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While many futbol purists make the case that Americans are ignorant when it comes to the beautiful game, they can't make the same point when it involves cases of beer. After all, isn't this the country which invented the "Bud Bowl?"
So with the 2010 World Cup set to kick off in South Africa, Page 2 decided to arrange a concurrent side tournament involving another highly sought-after gold standard -- beer.
As the best players in the world head to the pitch, we pitch you to follow our own tournament: Page 2's World Cup of Beer. Just as the real World Cup is divided into eight groups of four teams, we set up a similar competition involving one famous beer from each of the 32 nations. Over the next week, we will break down each group, sending two beers forward into a Round of 16. Then we will run it down the until one beer is left standing.
So whether you use our tournament as a way to introduce yourself to the real World Cup or just as a way to give new beers a try, we encourage you to follow along each day and let the comments fly. Did we select the right beer to represent each country? Which beer should win each group? Which should win it all? Please comment below, as we plan to drink it up and defend our picks.
Notes: France is known for its viticulture and produces a number of high-quality beers which borrow from Belgium's Trappist techniques, including the likes of 3 Monts and the Ch'Ti beers from Brasserie Castelain and Jenlain.
Intangibles: This funny ad from Kronenbourg involving Zinedine Zidane icing his forehead kicked Kronenbourg over the top in this group.
Who could use one: Thierry Henry. After his controversial hand ball against Ireland in qualifying, he might want to relax and throw one back. But we doubt it will be any Dubliners buying him that pint.
Beer: Dos Equis
Notes: The "Most Interesting Man in the World" beats out a crowded field consisting of Bohemia, Corona, Pacifico, Negra Modelo, Tecate and Sol.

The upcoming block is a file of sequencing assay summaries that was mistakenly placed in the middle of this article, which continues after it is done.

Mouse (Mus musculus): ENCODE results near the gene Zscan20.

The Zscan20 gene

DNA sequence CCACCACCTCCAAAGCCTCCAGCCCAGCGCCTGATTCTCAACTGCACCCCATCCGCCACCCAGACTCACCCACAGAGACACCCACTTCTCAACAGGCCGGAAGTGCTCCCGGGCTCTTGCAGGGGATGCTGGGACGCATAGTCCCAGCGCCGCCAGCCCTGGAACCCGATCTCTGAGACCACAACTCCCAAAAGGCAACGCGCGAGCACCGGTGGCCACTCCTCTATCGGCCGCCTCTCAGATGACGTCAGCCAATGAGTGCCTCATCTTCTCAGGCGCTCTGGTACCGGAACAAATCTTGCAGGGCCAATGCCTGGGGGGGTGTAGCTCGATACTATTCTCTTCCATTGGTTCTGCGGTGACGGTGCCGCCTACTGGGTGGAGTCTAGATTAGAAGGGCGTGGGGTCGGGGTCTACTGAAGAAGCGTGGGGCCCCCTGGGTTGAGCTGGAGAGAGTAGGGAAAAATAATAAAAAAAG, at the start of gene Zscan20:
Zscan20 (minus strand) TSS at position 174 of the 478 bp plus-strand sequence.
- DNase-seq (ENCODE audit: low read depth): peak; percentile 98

Intangibles: The name Dos Equis comes from the label's distinctive "XX" logo, which was first used to signify a special brew -- Siglo XX -- produced to celebrate the arrival of the 20th century.
Who could use one: Giovani Dos Santos, who threatened to quit the team after his brother failed to make the roster, and Rafael Marquez, who can toast his impending retirement.
Beer: Castle Milk Stout
Notes: The land of De Beers has a few diamonds in the rough in the beer department. Other popular brews include Castle Lager, Black Label and traditional native beer Umqombothi, which is made from maize.
Intangibles: We can't help but wonder if those ubiquitous vuvuzela horns seen in the stands double as beer bongs.
Who could use one: Colonel Vishnu Naidoo, South Africa's head of security for the World Cup, who has already had to deal with a stampede at a tune-up match.
Notes: Wine and whiskey are Uruguay's preferred potent potables, but Pilsen, Zillertal and Nortena are popular beer alternatives.
Intangibles: The Patricia brewery is adjacent to a famous water and fruit beverage company, Salus. Hence, it's rumored that Patricia gets its signature crisp taste as the result of using the sweet Salus water.
Who could use one: The entire country. After winning the first World Cup in 1930 as the host nation, Uruguay won again in 1950 but has failed to win the tournament since.
Shane Igoe is a sports and entertainment writer based in Los Angeles. He can be reached via his Twitter page.
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